Yes. I'm serious, just call me.
This is the non-conversation conversation I always seem to have with my younger sister, after a textathon that lasts so long, I miss Sammie and Ronnie make up and they're already back to fighting. I usually have to stop the match and beg her for mercy because I cannot take it anymore. Like our "Jersey Shore" lovers' sparring, someone has to give because it is literally and figuratively just too painful to go on that way. And in Jersey or outside of Jersey, it is even worse for the others in the room.
Now, I will be the first to admit I had a troubled past with the phone; I screened calls, checked messages weeks later and was known to text the person calling before they even finished their voicemail. And because of my previous penchant for ring tones and pings over voices, I missed two impromptu engagement celebration rallying cries for two close friends.
As she left in a voicemail I didn't hear, one engaged friend had to send a text the next day to let me know she had big news. The other engaged friend put another friend in charge of getting a hold of me when I did not answer the phone, since she was not comfortable leaving her news in a message. These were my wake-up calls.
I came to the realization that while I have so many ways to contact my friends via the plethora of social networks and other evolving technologies, I am not necessarily connecting with them.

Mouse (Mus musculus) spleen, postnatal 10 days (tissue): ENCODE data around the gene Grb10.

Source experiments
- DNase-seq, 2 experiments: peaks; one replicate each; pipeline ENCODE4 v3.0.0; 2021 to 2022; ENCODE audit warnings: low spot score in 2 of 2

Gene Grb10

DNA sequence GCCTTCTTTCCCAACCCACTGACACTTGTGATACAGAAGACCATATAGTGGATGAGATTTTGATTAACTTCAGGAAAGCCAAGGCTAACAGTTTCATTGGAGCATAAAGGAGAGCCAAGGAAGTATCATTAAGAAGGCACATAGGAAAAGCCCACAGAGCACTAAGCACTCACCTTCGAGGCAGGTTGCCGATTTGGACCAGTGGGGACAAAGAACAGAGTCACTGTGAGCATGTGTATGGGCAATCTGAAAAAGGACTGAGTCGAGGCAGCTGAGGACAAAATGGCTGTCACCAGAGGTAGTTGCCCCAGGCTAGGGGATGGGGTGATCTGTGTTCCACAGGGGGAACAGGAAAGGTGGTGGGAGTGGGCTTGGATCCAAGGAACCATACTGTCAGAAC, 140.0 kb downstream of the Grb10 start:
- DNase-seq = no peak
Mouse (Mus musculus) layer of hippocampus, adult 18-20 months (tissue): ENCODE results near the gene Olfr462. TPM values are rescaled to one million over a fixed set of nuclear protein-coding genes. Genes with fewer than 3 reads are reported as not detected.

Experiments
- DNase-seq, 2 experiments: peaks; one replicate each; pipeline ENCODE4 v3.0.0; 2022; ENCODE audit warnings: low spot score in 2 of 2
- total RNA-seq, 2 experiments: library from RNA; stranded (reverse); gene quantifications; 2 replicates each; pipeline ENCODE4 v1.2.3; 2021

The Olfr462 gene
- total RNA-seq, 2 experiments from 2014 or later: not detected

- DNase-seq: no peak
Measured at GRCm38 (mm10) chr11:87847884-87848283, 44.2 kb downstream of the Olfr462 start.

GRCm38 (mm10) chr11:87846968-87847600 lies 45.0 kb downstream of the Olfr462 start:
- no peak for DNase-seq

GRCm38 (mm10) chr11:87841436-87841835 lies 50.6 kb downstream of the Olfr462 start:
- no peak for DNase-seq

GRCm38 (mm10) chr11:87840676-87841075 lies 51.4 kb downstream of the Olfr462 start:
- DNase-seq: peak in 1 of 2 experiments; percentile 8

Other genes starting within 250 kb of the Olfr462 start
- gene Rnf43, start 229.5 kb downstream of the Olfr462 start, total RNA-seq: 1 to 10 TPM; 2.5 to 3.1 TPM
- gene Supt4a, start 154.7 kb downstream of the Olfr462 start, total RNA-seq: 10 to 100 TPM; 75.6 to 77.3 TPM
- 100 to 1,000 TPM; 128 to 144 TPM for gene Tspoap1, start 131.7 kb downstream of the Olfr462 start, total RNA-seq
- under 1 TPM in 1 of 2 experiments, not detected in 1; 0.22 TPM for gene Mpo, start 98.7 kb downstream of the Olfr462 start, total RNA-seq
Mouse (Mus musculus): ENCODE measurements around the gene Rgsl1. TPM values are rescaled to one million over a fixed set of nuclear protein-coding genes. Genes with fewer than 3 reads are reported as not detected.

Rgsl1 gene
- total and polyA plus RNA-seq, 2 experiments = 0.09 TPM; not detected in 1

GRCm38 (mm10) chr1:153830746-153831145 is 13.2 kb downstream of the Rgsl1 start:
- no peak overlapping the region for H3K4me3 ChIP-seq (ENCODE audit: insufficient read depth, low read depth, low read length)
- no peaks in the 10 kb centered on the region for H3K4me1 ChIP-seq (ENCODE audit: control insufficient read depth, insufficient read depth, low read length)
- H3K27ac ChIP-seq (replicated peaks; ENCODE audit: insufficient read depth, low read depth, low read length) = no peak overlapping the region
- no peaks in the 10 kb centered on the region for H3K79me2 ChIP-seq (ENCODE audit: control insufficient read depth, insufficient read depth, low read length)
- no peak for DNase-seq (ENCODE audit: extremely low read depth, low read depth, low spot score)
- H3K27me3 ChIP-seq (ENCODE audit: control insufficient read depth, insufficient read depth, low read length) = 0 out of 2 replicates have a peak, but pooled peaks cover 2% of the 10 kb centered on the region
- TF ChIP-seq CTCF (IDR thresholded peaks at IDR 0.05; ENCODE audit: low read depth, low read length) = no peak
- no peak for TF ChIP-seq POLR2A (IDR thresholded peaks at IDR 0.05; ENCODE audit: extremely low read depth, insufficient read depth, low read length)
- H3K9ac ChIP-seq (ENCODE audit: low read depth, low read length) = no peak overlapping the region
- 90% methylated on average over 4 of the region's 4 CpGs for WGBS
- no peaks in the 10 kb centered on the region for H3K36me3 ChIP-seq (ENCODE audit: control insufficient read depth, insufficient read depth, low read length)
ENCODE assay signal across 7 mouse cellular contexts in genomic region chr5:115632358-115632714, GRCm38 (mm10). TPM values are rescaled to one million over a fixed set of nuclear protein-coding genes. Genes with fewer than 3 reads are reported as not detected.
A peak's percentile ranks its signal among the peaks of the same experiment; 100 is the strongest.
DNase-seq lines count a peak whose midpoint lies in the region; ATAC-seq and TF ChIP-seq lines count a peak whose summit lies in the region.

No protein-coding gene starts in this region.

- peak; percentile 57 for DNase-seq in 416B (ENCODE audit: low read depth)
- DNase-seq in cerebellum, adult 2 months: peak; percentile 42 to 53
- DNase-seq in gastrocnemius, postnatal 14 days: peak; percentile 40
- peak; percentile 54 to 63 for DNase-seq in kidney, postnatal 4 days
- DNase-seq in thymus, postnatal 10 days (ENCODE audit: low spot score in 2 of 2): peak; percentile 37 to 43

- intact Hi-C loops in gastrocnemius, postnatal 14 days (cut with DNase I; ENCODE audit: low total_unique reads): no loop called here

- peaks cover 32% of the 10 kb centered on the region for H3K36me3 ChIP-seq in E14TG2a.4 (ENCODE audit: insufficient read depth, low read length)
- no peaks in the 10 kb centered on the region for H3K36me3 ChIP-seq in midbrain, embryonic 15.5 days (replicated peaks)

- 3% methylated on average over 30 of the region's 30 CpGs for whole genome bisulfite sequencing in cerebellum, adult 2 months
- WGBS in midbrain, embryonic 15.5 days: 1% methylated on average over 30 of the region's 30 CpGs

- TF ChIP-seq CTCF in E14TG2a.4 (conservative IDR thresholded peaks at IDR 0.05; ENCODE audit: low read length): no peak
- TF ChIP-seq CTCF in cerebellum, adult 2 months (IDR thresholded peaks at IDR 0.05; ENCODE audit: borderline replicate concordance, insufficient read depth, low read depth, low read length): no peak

This is quite shocking for a person who grew up, as my mother used to say, with a phone attached to her ear; I still wonder when I put down the phone, and when I stopped connecting!
I was relieved to find, thanks to the New York Times, that I am not alone. According to the research, the demise of the phone as we know it is cultural, not personal. The article informs us that many people believe "assiduous commenting on a friend's Facebook updates and periodically emailing promises to 'catch up by phone soon' substitute for actual conversation." And when the phone is, in fact, used as previously directed, aside from family members, a call is made to let someone know something awful or unusual has happened.
And that's why I made a pledge to find an old use for my new phone, to start making and receiving calls. All of these forms of contact, substitutes, left me feeling surprisingly disconnected.
Thus, a few shifts I made to change my behavior:
• Facebook exists to help me connect, not to connect for me
• Decrease Facebook time and increase face time
• Email is still mail, it's not a direct connection with someone else
• Unlimited texting does not mean I should send that many to one person
• Voicemails are the voices of people trying to connect with me now, not to listen to later
Coincidentally, my friend Sarah is calling me right now. I considered sending it to voicemail and then remembered the pain I felt after Sunday's match with my sister, so I hit connect.